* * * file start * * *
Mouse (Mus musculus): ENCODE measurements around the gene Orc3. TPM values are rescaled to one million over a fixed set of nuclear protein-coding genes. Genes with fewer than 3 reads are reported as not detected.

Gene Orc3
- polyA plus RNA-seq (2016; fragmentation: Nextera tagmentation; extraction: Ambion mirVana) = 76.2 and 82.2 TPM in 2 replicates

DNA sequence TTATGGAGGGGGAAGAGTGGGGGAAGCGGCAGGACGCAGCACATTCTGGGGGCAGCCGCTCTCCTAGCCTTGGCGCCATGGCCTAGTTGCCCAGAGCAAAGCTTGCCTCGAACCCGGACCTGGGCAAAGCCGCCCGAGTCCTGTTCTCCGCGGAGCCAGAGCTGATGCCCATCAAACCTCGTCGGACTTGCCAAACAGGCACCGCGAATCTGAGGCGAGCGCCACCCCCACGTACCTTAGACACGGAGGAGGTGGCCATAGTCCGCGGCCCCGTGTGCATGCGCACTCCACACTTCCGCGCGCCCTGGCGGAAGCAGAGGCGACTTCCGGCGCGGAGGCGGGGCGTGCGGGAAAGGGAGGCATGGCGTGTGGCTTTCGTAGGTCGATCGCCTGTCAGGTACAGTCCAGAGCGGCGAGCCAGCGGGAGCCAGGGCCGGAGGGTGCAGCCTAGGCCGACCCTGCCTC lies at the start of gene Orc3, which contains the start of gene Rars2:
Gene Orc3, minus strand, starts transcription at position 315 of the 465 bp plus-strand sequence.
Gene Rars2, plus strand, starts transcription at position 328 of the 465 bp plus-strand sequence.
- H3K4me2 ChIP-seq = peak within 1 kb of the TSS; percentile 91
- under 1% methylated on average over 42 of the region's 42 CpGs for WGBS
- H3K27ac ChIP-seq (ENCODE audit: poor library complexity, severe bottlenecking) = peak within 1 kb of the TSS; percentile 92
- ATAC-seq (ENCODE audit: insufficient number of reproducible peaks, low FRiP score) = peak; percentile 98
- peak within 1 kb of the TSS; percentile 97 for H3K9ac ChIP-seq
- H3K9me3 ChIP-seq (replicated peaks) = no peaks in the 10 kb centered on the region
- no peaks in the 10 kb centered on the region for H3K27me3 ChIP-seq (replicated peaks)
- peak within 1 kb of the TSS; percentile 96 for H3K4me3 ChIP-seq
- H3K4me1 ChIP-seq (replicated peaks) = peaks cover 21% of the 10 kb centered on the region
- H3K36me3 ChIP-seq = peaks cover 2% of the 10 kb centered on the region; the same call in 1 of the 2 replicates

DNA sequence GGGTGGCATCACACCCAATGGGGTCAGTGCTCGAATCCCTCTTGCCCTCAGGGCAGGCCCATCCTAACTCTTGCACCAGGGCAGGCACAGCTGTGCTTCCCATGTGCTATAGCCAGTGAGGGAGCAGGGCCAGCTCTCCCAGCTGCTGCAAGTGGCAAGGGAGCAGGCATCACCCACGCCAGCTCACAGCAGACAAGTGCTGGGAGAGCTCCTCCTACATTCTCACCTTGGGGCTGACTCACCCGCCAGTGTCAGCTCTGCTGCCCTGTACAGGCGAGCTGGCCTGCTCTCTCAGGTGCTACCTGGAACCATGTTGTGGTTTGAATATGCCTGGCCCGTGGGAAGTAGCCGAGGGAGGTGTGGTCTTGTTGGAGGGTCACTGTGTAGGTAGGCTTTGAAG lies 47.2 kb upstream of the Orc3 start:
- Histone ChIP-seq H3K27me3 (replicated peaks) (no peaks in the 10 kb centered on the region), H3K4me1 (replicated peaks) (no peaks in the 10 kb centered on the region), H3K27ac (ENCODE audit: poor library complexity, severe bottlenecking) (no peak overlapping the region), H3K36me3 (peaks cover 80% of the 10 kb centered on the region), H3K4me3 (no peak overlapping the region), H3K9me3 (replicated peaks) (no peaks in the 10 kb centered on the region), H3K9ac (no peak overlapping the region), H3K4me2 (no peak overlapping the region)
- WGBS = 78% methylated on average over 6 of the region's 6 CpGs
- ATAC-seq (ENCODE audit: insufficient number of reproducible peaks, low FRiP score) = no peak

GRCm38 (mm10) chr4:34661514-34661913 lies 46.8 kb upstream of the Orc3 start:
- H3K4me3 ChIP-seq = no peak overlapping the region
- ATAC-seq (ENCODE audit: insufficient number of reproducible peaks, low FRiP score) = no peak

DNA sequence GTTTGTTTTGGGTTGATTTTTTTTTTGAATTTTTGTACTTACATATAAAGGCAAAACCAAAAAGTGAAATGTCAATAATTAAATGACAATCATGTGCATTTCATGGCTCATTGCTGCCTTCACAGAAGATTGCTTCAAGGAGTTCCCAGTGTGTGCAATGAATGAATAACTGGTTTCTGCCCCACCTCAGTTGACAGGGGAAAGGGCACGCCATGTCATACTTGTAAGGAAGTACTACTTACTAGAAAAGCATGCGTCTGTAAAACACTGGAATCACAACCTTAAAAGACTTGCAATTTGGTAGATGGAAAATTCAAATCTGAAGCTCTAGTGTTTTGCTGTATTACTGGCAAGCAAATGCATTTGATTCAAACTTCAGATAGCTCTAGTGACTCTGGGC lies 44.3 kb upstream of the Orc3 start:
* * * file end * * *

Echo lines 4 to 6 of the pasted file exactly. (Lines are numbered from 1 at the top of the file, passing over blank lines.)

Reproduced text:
DNA sequence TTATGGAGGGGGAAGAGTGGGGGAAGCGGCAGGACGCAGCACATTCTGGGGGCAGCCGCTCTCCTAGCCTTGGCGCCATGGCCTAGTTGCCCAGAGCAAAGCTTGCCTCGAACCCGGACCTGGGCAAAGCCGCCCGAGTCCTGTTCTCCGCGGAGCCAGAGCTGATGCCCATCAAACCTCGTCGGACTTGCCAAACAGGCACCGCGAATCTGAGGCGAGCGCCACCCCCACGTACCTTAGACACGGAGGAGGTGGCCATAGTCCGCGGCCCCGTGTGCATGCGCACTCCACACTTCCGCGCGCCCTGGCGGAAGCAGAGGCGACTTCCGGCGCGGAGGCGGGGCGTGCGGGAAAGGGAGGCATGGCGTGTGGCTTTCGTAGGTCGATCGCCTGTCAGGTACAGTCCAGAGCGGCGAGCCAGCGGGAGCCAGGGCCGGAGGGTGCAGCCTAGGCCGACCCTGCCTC lies at the start of gene Orc3, which contains the start of gene Rars2:
Gene Orc3, minus strand, starts transcription at position 315 of the 465 bp plus-strand sequence.
Gene Rars2, plus strand, starts transcription at position 328 of the 465 bp plus-strand sequence.